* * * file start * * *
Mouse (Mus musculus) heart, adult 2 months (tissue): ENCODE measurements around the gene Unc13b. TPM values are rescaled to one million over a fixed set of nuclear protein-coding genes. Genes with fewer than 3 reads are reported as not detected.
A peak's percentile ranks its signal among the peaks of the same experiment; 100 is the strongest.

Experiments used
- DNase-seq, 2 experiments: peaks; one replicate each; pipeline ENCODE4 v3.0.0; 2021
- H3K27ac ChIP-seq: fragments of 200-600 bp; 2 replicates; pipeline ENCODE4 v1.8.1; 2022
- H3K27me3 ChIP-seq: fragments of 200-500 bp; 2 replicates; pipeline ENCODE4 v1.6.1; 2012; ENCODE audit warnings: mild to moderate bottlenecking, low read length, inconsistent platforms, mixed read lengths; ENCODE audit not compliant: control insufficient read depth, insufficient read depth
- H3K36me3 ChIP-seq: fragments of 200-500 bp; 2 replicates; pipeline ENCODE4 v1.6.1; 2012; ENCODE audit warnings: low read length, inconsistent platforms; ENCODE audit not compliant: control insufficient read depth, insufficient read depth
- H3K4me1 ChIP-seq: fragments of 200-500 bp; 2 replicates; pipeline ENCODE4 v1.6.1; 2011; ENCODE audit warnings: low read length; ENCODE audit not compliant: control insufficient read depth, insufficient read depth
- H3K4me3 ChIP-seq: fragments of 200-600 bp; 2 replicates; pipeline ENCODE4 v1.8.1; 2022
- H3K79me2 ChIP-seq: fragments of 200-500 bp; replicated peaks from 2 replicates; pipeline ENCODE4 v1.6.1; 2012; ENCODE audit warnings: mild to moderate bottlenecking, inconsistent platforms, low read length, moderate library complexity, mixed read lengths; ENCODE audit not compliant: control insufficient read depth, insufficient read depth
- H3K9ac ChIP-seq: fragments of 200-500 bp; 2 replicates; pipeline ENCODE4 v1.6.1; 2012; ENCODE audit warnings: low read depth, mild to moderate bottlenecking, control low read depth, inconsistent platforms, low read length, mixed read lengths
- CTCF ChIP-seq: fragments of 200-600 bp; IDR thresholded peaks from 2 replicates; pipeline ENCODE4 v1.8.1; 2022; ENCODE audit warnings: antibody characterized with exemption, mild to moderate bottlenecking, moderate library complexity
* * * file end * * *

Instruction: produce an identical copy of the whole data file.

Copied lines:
Mouse (Mus musculus) heart, adult 2 months (tissue): ENCODE measurements around the gene Unc13b. TPM values are rescaled to one million over a fixed set of nuclear protein-coding genes. Genes with fewer than 3 reads are reported as not detected.
A peak's percentile ranks its signal among the peaks of the same experiment; 100 is the strongest.

Experiments used
- DNase-seq, 2 experiments: peaks; one replicate each; pipeline ENCODE4 v3.0.0; 2021
- H3K27ac ChIP-seq: fragments of 200-600 bp; 2 replicates; pipeline ENCODE4 v1.8.1; 2022
- H3K27me3 ChIP-seq: fragments of 200-500 bp; 2 replicates; pipeline ENCODE4 v1.6.1; 2012; ENCODE audit warnings: mild to moderate bottlenecking, low read length, inconsistent platforms, mixed read lengths; ENCODE audit not compliant: control insufficient read depth, insufficient read depth
- H3K36me3 ChIP-seq: fragments of 200-500 bp; 2 replicates; pipeline ENCODE4 v1.6.1; 2012; ENCODE audit warnings: low read length, inconsistent platforms; ENCODE audit not compliant: control insufficient read depth, insufficient read depth
- H3K4me1 ChIP-seq: fragments of 200-500 bp; 2 replicates; pipeline ENCODE4 v1.6.1; 2011; ENCODE audit warnings: low read length; ENCODE audit not compliant: control insufficient read depth, insufficient read depth
- H3K4me3 ChIP-seq: fragments of 200-600 bp; 2 replicates; pipeline ENCODE4 v1.8.1; 2022
- H3K79me2 ChIP-seq: fragments of 200-500 bp; replicated peaks from 2 replicates; pipeline ENCODE4 v1.6.1; 2012; ENCODE audit warnings: mild to moderate bottlenecking, inconsistent platforms, low read length, moderate library complexity, mixed read lengths; ENCODE audit not compliant: control insufficient read depth, insufficient read depth
- H3K9ac ChIP-seq: fragments of 200-500 bp; 2 replicates; pipeline ENCODE4 v1.6.1; 2012; ENCODE audit warnings: low read depth, mild to moderate bottlenecking, control low read depth, inconsistent platforms, low read length, mixed read lengths
- CTCF ChIP-seq: fragments of 200-600 bp; IDR thresholded peaks from 2 replicates; pipeline ENCODE4 v1.8.1; 2022; ENCODE audit warnings: antibody characterized with exemption, mild to moderate bottlenecking, moderate library complexity